4 mosche di velluto grigio aka Four Flies on Grey Velvet (1971)
Director: Dario Argento
Starring: Michael Brandon, Mimsy Farmer, Jean-Pierre Marielle, Bud Spencer, Marisa Fabbri, Oreste Lionello, Francine Racette, Calisto Calisti
1/2 (out of 4)
The third film in Dario Argento’s “Animal Trilogy” (which includes The Bird With the Crystal Plumage and The Cat O’Nine Tails) reveals early Argento as ambitious, skillful, and experimental. The fascinating tracking shots and camera placement that would show up in later films like Deep Red and Suspiria show up here; of course, you have to take the good with the bad – the incoherence of his later films and absurdity of his plots also make an appearance. This movie comes at a time when the giallo was getting big, and it has elements of sex and violence that one would expect from the genre, but what’s surprising is how restrained it is, especially for an Argento picture. 4 Flies on Grey Velvet is no masterpiece but I do find it agreeable enough to recommend it over most of his latest work – in the early 1970s, Argento had something to prove.
The hero of the film, if you can call him that, is a hipster/musician named Roberto (Michael Brandon). Drawn rather vaguely as a character, Roberto is aloof and never gives too much of himself; as a result he doesn’t leave a lasting impression. His trouble begins when he notices a guy in shades following him and decides to confront the dude in an empty theater. The guy pulls a knife, there’s a struggle, and the stranger is accidentally killed by Roberto with his own weapon. Up in the rafters a strange figure wearing a mask takes photos of the incident. Roberto is later harassed by this person, who leaves pictures and notes around his house, threatening to kill him when the time is right. No ransom is demanded – the unknown stalker just wants to torture Roberto a bit before he dies. He tells his wife Nina (Mimsy Farmer) about it, who is distraught and wants to leave the house and/or go to the police; Roberto will have none of that. Instead, he consults his friend God (Bud Spencer) who has his vagrant assistant, nicknamed “The Professor” (Oreste Lionello) watch the house, while Roberto hires openly gay private detective Arrosio (Jean-Pierre Marielle in a great performance) to figure out the stalker’s identity. When Roberto’s maid catches on to the bad guy’s scheme, she tries blackmail, which results in her death in a park. When Nina leaves the house to stay with relatives, her cousin Dalia (Francine Racette) stays behind and Roberto begins a short affair with her (not for any particular reason, either – just adding to his unlikeability, although the bathtub scene itself comes off as rather sweet).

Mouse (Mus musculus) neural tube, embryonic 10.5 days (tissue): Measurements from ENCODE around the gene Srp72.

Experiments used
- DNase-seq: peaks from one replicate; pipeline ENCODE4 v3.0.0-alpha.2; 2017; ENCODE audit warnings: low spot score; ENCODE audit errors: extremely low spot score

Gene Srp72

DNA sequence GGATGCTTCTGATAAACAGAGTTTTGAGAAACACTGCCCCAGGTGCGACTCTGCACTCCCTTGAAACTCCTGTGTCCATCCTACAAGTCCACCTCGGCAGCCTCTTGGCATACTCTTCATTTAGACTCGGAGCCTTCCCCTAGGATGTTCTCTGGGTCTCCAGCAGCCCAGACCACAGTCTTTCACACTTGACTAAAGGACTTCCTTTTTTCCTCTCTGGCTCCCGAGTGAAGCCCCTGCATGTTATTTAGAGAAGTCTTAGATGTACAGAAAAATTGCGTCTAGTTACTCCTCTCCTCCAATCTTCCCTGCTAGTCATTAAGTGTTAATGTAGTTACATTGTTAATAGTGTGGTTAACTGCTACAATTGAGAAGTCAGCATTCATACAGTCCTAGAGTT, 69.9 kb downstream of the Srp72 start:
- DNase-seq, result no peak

What’s interesting about 4 Flies… is how it’s less concerned with keeping the plot going and more concerned with mise-en-scene and set-pieces – not necessary a flaw here. Argento keeps things at a leisurely pace, but most scenes are visually striking. Roberto is given a recurring dream of a man being beheaded in a square in Saudi Arabia (foreshadowing) and there are neat editing tricks, like a sequence where our protagonist is driving his car – every stick shift is intercut with scenes of the camera approaching Arrosio’s place of business. It feels like Roberto is literally driving into Arrosio’s office and is a very effective trick, as is an earlier sequence where Roberto is pursuing his man-in-shades, where the camera is pushing through a series of red curtains. The camera is fluid and always moving here. There are perhaps too many comedic elements, but they don’t distract too much from the film – much more ridiculous is the plot gimmick where a victim’s eyeball is hooked up to a special machine to extract an image from the retina, because this movie believes that old wives tale about the eye of a murder victim retaining the last thing it sees. In this case, what we see looks like four flies. The film’s pacing and the use of an image as a vital clue recalls Antonioni’s Blow Up (even the main character seems cut from the same cloth as David Hemmings’ character). The conclusion of 4 Flies… is a bit unsatisfying, partly because no clues to the killer’s identity are ever really given and the killer’s explanation is not very believable. The killer’s final fate, while telegraphed early on, somewhat fitting, and delivered in a visually stunning slow motion sequence – still comes off as lazy, as if Argento just wanted to end the thing.
And yet, throughout the whole movie there is the sense that God (Argento, not Bud Spencer) is always there, manipulating time and space. Daylight in the park suddently switches to night; people suddenly disappear in frame, as if you are jumping through time. Argento attaches much significance to the eye, and what it sees. He kills people and then implicates the viewer in the kill (witness a murder victim getting bludgeoned from the killer’s point of view – our point of view – and then the victim spitting blood in the camera – our face, that is). I like, also, how Argento manipulates gender roles – this is most obvious when the killer’s identity is revealed (I won’t give it away) but it’s also apparent from how Marielle’s homosexual character is handled. I didn’t find it homophobic at all – when he says “I’m a man like you, just a little different” – it’s rather simple and perfect, no need for further discussion. My biggest wish is that Argento put more effort into the story, which is rather lightweight and saturated with red herrings/false clues. Despite this, I would still recommend it for giallo fans.
- Bill Gordon